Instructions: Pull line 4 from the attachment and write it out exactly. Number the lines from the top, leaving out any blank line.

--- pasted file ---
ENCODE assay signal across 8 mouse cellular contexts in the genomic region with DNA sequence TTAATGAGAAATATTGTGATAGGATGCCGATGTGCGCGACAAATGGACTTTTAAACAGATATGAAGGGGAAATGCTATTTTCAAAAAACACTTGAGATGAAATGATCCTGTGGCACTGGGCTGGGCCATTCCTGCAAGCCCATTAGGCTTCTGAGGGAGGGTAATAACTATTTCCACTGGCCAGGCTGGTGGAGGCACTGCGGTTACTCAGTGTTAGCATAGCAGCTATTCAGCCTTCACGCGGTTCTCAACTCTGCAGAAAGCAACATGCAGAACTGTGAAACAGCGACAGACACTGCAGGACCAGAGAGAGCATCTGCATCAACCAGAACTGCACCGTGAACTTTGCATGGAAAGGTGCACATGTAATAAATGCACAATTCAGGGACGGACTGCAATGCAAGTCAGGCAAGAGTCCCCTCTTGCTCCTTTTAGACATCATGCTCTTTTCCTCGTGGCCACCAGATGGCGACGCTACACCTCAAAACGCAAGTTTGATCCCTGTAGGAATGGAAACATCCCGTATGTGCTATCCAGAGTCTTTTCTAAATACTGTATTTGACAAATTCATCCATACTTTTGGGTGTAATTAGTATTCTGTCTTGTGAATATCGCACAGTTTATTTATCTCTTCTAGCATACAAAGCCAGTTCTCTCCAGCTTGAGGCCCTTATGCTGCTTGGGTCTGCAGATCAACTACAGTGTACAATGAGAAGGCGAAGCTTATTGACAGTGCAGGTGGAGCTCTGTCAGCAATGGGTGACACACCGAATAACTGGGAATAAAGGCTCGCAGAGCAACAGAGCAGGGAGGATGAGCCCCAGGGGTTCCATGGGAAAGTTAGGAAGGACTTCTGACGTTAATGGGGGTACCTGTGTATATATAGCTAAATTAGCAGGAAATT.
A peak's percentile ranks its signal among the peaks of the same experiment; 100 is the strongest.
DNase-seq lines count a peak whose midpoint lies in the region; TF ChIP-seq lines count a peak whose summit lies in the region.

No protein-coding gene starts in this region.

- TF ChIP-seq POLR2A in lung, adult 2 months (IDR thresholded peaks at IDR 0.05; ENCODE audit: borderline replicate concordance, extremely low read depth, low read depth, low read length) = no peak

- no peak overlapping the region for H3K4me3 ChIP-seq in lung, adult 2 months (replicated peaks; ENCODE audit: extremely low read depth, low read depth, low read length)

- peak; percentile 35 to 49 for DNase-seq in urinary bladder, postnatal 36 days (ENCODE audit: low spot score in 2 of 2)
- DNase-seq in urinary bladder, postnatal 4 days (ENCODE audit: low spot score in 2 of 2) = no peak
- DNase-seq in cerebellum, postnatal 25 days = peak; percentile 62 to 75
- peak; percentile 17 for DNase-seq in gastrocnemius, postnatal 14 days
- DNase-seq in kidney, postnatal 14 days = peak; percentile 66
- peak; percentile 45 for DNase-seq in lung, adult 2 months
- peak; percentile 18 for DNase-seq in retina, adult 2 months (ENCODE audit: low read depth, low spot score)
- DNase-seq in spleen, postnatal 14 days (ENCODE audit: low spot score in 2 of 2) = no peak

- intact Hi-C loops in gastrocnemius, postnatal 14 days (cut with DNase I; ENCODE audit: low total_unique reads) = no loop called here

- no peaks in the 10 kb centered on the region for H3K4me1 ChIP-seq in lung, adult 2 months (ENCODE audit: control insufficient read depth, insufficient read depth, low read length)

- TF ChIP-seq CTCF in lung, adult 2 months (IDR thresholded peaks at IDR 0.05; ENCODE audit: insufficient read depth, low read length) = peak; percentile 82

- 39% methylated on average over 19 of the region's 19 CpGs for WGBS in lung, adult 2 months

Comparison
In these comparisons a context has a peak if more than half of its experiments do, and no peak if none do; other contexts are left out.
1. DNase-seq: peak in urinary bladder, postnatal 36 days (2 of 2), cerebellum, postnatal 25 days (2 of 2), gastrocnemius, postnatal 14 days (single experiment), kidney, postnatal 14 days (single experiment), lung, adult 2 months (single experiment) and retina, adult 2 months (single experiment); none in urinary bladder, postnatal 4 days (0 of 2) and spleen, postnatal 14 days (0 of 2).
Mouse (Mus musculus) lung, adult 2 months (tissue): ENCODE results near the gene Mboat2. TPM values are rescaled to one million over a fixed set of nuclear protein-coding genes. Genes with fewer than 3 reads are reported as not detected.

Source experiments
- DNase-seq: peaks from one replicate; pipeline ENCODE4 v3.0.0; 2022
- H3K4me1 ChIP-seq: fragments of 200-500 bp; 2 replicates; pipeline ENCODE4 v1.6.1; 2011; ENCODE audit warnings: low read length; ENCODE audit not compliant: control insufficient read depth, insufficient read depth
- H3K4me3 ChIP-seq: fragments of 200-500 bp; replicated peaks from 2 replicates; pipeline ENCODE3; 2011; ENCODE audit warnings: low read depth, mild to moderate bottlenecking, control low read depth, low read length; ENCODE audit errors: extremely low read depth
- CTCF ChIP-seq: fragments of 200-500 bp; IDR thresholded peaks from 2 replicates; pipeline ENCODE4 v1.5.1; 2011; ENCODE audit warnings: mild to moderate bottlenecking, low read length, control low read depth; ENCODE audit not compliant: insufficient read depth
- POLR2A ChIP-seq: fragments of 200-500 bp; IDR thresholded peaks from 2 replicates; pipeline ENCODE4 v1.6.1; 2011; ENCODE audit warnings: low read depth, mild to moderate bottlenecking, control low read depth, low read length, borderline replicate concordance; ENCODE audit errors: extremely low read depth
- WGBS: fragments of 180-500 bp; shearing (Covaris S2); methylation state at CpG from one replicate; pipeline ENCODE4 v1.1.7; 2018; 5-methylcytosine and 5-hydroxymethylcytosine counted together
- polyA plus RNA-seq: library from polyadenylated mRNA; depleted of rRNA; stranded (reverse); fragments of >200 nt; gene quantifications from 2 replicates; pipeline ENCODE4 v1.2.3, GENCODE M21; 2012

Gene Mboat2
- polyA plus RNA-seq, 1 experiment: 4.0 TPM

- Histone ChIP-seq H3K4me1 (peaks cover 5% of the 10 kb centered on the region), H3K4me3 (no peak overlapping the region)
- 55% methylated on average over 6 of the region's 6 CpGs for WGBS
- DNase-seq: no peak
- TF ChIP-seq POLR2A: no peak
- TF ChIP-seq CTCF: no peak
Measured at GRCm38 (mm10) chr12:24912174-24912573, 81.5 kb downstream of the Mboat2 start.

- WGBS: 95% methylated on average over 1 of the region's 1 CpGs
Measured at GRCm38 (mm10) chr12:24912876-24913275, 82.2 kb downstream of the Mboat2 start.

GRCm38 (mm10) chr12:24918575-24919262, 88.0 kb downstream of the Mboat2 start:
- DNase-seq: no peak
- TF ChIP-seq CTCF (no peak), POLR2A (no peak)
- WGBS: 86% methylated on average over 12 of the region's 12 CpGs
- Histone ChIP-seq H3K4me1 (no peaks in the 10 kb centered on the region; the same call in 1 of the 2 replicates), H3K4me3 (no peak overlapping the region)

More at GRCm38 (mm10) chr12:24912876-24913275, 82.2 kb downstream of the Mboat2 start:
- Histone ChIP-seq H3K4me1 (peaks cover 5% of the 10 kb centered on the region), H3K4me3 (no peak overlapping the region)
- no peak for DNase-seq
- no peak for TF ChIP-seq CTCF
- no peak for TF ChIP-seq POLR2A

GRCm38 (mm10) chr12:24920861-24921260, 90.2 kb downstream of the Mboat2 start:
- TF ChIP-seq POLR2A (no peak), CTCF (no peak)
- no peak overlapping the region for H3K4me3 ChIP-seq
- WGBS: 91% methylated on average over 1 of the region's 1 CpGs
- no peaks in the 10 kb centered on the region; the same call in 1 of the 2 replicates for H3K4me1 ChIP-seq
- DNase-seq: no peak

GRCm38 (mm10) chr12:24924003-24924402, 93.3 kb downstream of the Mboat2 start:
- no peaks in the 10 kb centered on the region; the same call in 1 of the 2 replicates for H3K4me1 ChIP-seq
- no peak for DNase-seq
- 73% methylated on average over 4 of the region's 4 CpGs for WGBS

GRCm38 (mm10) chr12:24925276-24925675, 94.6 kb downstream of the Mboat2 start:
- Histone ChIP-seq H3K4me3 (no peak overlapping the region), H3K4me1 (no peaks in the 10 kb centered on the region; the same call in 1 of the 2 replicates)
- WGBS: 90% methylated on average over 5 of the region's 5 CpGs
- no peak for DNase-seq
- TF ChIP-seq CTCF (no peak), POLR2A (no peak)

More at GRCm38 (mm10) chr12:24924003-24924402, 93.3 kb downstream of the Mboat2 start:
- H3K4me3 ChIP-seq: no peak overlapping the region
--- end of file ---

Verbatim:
No protein-coding gene starts in this region.